Today we present the last post of our four-part series on changes to the SAT, which we began last week with an examination of how the revised test reflects the controversial Common Core State Standards (CCSS). Part II discussed how test-taking strategies will be (somewhat) less important in the new exam and looked at minor changes to the reading sections. Part III examined changes to the writing and math sections and discussed the importance of reading for all aspects of the test. This final post of the series gives our recommendations about what students should do in the face of these changes.

Our Recommendations

First, we suggest that students who plan to take the SAT this year register to take the original test on January 23rd, the last time it will be offered. Students who sit for the old test can take advantage of tried-and-true test preparation materials. Also, the content is likely more familiar to them. Another reason not to wait for March: results for the first reconfigured SAT won’t be available until May, which is about twice as long as students usually have to wait. The deadline to register for the January test date is December 28th, so don’t delay!

Remember that students can take the SAT multiple times, and that colleges consider only their highest scores. Applicants can even combine their best scores on the math and verbal sections for the highest possible composite, so there’s no need to worry if your teenager nails the math portion on one test but aces the verbal section on another; the highest scores will simply be added together. With this in mind, we suggest that high school juniors, seniors, and maybe even sophomores who can spare the time and money may want to sit for the January test, even if they haven’t devoted too much time to studying. Because of the comparatively limited exposure many students have had to the CCSS, they may fare better on the old test than on the redesigned version. If they don’t score as well as they’d hoped, they can always test again; the poor scores won’t be considered.

In terms of preparing for the new test, keep a few things in mind:
  • Tutors, test preparation centers, and books are going to lag behind a little here. Though practice versions of the new test are available from the College Board’s website, no one has actually seen the real thing yet, so the test prep industry will need time to review the new exam and prepare effective study materials. Students who can’t test in January will probably want to skip the March test date if possible; waiting a while will allow time for the production of better preparation resources.
  • According to test tutors cited in The New York Times, the best way to prepare for the new SAT is to read. A lot. Students should read deeply and widely, meaning that they need to read in a thoughtful, critical way, and that they should dip into various genres. A fantasy novel habit or an addiction to the sports page won’t cut it, since passages on the test will be from various genres. And those who want to prepare for the test should practice reading shorter passages--rather than novels--that they can discuss and analyze with someone who can give them feedback and push their thinking further.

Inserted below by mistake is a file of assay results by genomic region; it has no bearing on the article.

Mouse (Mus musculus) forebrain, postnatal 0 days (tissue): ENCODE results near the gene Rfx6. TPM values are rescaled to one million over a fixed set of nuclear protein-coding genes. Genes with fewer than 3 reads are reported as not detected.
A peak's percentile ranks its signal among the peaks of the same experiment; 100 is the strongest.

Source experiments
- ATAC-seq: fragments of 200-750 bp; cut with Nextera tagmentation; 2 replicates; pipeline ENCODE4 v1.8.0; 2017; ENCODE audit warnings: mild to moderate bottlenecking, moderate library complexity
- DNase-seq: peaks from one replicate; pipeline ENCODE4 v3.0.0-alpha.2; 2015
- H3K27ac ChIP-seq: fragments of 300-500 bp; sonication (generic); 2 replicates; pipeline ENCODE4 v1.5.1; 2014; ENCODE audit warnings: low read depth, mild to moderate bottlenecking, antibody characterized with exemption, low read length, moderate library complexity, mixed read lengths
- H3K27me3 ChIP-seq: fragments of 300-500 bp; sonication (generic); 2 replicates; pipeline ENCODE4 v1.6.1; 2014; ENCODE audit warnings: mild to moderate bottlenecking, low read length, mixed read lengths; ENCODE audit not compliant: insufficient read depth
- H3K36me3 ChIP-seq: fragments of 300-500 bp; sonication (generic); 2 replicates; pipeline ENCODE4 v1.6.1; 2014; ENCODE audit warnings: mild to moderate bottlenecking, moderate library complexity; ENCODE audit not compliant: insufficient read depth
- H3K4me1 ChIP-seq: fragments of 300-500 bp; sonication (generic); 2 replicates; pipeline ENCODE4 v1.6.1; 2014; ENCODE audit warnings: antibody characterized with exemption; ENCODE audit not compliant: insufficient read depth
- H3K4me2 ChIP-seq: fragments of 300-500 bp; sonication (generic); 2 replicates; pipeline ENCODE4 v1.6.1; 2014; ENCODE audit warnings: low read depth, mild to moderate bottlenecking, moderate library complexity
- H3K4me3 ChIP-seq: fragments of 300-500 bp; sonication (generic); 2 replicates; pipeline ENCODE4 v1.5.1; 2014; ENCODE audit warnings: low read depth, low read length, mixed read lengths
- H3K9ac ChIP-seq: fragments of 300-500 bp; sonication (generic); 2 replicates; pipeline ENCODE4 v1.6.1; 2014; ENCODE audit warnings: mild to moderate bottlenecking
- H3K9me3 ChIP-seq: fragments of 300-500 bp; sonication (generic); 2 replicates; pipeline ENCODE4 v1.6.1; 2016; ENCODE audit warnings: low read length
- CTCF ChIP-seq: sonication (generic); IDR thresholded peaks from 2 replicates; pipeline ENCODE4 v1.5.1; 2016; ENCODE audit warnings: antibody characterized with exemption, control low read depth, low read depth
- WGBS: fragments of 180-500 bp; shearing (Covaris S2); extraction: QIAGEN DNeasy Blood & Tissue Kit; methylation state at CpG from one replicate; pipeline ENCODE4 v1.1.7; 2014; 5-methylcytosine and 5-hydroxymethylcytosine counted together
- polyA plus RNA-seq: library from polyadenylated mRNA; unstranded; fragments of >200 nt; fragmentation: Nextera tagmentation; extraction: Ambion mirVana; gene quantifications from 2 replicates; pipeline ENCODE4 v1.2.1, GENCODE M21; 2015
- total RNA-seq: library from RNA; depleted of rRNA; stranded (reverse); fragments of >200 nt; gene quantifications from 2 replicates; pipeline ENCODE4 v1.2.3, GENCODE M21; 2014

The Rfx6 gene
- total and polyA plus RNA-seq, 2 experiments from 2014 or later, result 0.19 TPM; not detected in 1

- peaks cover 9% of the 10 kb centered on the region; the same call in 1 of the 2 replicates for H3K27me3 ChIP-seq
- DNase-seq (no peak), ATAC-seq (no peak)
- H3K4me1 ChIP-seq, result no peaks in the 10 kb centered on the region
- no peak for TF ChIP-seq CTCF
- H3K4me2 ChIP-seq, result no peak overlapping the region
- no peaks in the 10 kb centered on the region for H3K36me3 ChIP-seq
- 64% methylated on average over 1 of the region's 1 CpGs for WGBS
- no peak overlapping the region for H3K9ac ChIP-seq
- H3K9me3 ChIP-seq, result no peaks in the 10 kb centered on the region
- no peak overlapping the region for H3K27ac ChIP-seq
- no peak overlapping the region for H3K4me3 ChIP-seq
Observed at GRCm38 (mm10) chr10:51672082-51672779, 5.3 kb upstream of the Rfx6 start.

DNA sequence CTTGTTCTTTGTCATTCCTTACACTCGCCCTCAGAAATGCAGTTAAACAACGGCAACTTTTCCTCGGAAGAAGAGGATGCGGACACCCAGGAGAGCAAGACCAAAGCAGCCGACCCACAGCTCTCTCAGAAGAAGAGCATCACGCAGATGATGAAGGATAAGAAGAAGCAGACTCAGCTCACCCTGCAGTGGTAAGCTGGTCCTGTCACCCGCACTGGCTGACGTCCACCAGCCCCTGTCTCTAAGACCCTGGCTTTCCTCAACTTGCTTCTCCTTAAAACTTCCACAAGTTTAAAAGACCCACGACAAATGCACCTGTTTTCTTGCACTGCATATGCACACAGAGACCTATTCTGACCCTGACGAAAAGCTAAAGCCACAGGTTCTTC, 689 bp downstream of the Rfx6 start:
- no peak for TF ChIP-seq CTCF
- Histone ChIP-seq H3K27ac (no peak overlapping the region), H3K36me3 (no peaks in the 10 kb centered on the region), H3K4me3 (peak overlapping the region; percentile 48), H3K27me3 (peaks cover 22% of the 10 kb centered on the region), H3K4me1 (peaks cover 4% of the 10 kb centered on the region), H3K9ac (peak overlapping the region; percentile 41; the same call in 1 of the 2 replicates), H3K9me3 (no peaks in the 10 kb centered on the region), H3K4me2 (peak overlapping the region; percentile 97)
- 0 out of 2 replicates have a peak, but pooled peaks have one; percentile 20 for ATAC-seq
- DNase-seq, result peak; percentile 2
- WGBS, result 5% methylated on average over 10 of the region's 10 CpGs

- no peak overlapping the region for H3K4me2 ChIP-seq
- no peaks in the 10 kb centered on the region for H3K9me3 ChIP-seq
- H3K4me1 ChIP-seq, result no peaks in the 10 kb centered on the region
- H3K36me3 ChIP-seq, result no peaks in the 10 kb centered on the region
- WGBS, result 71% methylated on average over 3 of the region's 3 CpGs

• Whether it’s a vocabulary quiz, the SAT, or the MCAT, gaining familiarity with a test’s format is enormously helpful. Those preparing to take either version of the SAT should know how many sections there are and how long they’ll get for each. They should understand which materials they will be allowed (e.g. scratch paper, calculator, etc.). Most importantly, they should have an idea of what the questions themselves will look like. So far, the only preparation materials available come from the College Board itself; find sample questions here. In addition, four full-length practice tests are available so that students can simulate test day. We suggest taking the first without time constraints, then looking for an error pattern and studying accordingly. Take the second or third test with a timer after studying strategically. 
  • Finally, students with special learning needs must make sure that their certifications for accommodations are up to date. The new SAT will require a tremendous ability to focus without interruption for long periods. Extra time could make a critical difference for those with attention difficulties. Students who struggle with decoding will want to use readers to help them access the test material so they can devote more mental energy to comprehension. Parents or teachers of younger children who have concerns should remember that when it comes to getting necessary accommodations on the SAT, earlier assessment and diagnosis is better. A young person with a history of receiving accommodations is much more likely to be granted what she needs for the SAT than someone who is given a formal diagnosis just before the test. 

Wednesday, December 9, 2015

The New SAT - Part III of our Series

Today we present the third part of our four-part series on changes to the SAT, which we began last week with an examination of how the revised test reflects the controversial Common Core State Standards. Part II discussed  how test-taking strategies will be (somewhat) less important in the new exam and on minor changes in the reading sections. Today's post will examine changes to the writing and math sections and discuss the importance of reading to all aspects of the test. The final post of the series will give our recommendations as to what to do about the changes to the SAT, including registering by December 28, 2015 to take the last sitting of the old version of the SAT on January 23, 2016.